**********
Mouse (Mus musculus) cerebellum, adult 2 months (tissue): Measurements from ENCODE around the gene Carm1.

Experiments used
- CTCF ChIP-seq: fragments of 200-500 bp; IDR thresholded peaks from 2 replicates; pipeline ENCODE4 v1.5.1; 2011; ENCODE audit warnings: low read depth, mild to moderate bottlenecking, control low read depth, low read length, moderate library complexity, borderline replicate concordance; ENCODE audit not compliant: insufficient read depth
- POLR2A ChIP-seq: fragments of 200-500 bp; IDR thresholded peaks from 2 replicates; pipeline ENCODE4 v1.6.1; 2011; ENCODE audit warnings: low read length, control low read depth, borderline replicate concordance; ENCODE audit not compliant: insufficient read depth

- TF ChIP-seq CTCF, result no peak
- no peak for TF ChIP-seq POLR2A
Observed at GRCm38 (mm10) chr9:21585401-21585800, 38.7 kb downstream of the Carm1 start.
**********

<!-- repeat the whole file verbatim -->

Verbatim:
Mouse (Mus musculus) cerebellum, adult 2 months (tissue): Measurements from ENCODE around the gene Carm1.

Experiments used
- CTCF ChIP-seq: fragments of 200-500 bp; IDR thresholded peaks from 2 replicates; pipeline ENCODE4 v1.5.1; 2011; ENCODE audit warnings: low read depth, mild to moderate bottlenecking, control low read depth, low read length, moderate library complexity, borderline replicate concordance; ENCODE audit not compliant: insufficient read depth
- POLR2A ChIP-seq: fragments of 200-500 bp; IDR thresholded peaks from 2 replicates; pipeline ENCODE4 v1.6.1; 2011; ENCODE audit warnings: low read length, control low read depth, borderline replicate concordance; ENCODE audit not compliant: insufficient read depth

- TF ChIP-seq CTCF, result no peak
- no peak for TF ChIP-seq POLR2A
Observed at GRCm38 (mm10) chr9:21585401-21585800, 38.7 kb downstream of the Carm1 start.